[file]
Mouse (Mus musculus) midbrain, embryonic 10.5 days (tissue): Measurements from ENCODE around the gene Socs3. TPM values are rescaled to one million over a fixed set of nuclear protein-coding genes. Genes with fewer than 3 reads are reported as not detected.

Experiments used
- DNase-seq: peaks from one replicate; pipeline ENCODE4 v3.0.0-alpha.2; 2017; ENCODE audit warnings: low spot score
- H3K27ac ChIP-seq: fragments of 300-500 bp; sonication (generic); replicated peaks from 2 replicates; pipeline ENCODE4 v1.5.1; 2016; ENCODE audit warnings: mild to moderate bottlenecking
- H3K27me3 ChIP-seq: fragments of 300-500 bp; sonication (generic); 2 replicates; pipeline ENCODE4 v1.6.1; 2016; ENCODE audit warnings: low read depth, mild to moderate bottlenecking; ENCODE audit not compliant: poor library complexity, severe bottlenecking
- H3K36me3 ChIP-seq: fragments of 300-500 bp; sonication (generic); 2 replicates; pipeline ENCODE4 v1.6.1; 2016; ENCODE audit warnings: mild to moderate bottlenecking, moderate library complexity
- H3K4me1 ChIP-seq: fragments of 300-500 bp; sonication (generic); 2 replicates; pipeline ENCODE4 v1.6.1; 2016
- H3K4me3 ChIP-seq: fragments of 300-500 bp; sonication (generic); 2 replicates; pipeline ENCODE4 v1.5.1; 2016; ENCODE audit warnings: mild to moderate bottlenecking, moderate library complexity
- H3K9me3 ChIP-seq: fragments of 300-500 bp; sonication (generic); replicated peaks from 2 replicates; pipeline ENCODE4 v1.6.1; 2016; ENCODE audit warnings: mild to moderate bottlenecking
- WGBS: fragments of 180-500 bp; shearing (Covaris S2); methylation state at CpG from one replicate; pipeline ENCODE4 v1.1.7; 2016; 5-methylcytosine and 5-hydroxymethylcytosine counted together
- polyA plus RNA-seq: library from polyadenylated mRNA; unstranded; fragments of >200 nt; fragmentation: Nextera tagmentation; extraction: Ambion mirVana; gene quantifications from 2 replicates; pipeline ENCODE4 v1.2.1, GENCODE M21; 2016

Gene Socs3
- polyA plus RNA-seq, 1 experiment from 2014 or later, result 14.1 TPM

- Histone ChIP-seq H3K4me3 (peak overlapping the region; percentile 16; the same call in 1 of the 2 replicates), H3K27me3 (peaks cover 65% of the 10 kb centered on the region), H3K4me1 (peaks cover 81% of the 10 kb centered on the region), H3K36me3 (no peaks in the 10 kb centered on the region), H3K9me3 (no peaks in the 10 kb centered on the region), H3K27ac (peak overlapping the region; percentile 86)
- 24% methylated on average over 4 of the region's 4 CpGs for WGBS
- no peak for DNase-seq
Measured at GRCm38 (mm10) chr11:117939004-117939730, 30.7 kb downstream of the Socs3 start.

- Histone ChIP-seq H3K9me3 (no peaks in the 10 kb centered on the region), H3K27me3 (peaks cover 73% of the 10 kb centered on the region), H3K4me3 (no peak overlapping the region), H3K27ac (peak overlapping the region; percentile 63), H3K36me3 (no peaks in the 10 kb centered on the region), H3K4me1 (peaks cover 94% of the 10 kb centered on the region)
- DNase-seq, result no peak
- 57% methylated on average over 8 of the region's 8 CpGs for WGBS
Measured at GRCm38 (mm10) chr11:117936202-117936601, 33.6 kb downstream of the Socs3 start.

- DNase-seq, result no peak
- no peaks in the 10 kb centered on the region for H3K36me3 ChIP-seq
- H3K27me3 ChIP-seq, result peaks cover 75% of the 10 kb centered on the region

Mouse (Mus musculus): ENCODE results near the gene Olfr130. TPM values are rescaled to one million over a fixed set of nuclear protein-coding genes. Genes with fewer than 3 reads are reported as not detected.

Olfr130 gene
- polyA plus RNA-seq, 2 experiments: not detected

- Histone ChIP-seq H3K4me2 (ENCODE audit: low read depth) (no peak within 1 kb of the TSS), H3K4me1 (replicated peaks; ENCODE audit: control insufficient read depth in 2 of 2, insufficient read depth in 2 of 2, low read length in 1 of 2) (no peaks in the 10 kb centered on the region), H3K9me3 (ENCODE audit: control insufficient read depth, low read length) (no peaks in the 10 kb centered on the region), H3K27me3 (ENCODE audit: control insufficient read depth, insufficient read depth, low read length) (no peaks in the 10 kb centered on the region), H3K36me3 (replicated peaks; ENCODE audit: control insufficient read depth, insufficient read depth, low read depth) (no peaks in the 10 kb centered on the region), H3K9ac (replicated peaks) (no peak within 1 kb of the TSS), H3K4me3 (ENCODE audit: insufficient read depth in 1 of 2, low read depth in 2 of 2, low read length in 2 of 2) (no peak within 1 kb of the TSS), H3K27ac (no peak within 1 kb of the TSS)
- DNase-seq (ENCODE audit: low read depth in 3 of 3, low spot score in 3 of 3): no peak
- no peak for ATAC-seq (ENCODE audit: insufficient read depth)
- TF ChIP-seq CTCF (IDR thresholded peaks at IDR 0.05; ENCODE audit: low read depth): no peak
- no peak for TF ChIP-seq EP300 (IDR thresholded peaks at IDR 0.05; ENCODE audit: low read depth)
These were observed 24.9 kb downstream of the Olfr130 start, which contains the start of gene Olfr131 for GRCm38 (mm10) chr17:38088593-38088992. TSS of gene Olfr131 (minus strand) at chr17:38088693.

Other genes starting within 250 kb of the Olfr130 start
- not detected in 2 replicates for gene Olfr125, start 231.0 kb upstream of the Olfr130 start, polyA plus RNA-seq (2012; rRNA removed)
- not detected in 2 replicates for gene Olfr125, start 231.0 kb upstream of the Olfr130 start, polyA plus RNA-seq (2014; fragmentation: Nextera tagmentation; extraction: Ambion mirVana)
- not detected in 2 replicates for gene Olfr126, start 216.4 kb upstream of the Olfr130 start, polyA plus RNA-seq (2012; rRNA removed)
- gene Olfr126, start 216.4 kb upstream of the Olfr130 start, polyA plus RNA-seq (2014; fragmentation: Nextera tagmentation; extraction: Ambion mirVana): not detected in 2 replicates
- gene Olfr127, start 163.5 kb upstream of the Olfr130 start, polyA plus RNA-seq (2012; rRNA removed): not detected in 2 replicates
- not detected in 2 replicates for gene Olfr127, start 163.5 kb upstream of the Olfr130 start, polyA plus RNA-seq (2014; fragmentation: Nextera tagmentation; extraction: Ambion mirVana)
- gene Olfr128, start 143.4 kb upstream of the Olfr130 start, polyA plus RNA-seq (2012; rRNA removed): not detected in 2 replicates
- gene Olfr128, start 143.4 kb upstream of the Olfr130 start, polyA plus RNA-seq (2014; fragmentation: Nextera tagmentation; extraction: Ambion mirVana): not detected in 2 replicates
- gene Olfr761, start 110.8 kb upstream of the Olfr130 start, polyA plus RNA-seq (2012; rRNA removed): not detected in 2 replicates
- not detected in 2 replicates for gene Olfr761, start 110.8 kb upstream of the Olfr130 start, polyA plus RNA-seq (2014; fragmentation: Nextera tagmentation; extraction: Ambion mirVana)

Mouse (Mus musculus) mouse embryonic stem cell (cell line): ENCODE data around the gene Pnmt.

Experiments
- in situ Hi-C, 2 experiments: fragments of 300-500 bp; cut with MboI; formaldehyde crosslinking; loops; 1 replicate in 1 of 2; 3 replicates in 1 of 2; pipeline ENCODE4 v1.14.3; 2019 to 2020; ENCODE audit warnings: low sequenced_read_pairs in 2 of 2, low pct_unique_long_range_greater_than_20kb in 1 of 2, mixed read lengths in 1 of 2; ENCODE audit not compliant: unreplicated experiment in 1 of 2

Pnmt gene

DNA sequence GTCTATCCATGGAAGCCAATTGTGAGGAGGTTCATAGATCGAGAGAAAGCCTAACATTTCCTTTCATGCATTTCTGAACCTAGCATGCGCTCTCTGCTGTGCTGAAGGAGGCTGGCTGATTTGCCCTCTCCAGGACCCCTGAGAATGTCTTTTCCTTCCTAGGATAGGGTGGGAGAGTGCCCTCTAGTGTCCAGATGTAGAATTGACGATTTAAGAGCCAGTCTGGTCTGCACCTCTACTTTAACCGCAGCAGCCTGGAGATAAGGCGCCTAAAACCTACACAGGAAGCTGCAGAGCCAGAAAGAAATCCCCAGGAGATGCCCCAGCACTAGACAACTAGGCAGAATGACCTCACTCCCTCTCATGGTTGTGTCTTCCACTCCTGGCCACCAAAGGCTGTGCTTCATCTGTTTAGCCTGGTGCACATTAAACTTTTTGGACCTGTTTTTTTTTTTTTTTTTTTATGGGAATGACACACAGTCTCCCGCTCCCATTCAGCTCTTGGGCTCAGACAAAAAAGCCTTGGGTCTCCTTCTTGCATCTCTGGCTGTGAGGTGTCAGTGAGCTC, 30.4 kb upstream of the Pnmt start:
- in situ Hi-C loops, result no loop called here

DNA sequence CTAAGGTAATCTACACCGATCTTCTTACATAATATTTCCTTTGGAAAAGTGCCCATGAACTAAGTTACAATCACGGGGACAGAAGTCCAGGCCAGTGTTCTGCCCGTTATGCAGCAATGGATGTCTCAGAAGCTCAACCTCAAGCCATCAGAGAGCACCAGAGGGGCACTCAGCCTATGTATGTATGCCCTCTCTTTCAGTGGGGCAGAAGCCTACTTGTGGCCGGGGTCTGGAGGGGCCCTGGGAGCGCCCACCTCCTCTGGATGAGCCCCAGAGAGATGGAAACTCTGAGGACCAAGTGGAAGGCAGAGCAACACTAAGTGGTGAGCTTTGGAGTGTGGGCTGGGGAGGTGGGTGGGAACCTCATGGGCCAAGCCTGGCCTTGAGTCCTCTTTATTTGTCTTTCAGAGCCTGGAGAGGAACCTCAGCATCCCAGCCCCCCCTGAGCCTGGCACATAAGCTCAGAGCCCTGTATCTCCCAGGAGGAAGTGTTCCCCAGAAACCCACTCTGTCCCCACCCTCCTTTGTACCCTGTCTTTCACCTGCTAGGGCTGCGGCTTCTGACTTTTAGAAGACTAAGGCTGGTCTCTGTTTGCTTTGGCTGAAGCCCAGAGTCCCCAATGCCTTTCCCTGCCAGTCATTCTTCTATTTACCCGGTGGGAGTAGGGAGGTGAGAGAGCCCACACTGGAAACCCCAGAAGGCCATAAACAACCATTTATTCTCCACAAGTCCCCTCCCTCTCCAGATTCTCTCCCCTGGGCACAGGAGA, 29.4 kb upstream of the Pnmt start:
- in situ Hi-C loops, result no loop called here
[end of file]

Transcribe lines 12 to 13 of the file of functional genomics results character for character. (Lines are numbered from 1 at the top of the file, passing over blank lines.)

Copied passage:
Gene Socs3
- polyA plus RNA-seq, 1 experiment from 2014 or later, result 14.1 TPM